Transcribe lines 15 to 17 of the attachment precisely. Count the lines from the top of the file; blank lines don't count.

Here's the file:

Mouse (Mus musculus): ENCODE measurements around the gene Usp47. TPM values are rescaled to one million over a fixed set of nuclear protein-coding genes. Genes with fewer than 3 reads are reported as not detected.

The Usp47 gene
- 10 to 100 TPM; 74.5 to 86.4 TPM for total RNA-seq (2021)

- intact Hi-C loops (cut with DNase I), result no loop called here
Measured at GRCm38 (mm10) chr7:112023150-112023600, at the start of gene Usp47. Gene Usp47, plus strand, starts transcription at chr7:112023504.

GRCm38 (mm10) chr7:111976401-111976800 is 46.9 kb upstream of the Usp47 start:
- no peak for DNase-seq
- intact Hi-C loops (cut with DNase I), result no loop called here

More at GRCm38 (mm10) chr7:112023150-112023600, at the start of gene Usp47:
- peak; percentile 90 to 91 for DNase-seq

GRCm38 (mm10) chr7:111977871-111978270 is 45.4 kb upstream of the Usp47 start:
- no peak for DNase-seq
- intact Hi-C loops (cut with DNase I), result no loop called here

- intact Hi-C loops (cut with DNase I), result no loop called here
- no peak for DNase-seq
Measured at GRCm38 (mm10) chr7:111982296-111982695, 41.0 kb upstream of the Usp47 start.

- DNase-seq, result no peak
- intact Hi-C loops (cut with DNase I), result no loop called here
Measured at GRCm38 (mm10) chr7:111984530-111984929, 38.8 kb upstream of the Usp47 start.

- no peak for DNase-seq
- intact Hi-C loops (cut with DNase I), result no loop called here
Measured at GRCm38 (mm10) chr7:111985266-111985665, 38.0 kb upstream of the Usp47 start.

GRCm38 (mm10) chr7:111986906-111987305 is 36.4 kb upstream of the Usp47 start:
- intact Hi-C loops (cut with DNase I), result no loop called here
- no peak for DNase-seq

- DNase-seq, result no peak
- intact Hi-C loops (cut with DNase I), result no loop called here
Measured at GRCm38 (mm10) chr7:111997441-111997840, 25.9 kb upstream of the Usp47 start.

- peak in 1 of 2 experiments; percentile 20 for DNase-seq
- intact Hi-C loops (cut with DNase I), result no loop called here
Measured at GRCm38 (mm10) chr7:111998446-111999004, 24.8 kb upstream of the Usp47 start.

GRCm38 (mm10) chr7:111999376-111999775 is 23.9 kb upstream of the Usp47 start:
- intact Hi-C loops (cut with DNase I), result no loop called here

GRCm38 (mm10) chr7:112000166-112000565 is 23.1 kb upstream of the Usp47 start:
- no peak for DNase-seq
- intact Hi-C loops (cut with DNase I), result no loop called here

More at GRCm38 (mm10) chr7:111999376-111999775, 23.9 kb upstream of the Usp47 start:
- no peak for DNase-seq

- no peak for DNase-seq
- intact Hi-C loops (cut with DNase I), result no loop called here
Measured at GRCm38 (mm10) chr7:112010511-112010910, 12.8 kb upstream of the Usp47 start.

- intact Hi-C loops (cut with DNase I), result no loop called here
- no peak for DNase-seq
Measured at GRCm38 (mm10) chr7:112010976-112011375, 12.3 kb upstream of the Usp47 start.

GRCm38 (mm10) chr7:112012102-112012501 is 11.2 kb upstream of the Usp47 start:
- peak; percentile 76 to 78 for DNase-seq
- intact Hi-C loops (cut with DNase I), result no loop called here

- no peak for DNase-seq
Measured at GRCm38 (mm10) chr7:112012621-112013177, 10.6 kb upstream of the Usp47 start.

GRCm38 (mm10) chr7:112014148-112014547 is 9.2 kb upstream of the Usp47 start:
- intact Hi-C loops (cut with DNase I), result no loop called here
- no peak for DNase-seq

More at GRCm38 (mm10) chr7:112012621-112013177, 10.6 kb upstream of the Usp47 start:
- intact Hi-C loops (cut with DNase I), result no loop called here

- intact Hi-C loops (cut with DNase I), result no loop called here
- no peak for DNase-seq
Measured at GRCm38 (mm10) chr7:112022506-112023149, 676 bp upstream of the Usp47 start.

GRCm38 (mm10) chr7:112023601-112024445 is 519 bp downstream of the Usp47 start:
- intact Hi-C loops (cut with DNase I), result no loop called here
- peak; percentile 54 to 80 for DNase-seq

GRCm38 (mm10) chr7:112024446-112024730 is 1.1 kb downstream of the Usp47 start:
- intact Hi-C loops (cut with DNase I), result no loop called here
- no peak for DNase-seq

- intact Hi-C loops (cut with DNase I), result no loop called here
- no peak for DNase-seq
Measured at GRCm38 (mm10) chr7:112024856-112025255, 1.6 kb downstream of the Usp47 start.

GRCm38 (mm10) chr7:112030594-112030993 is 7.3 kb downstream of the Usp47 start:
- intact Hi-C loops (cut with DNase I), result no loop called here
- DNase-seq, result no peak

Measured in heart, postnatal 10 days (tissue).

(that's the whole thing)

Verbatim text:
- no peak for DNase-seq
Measured at GRCm38 (mm10) chr7:111982296-111982695, 41.0 kb upstream of the Usp47 start.

- DNase-seq, result no peak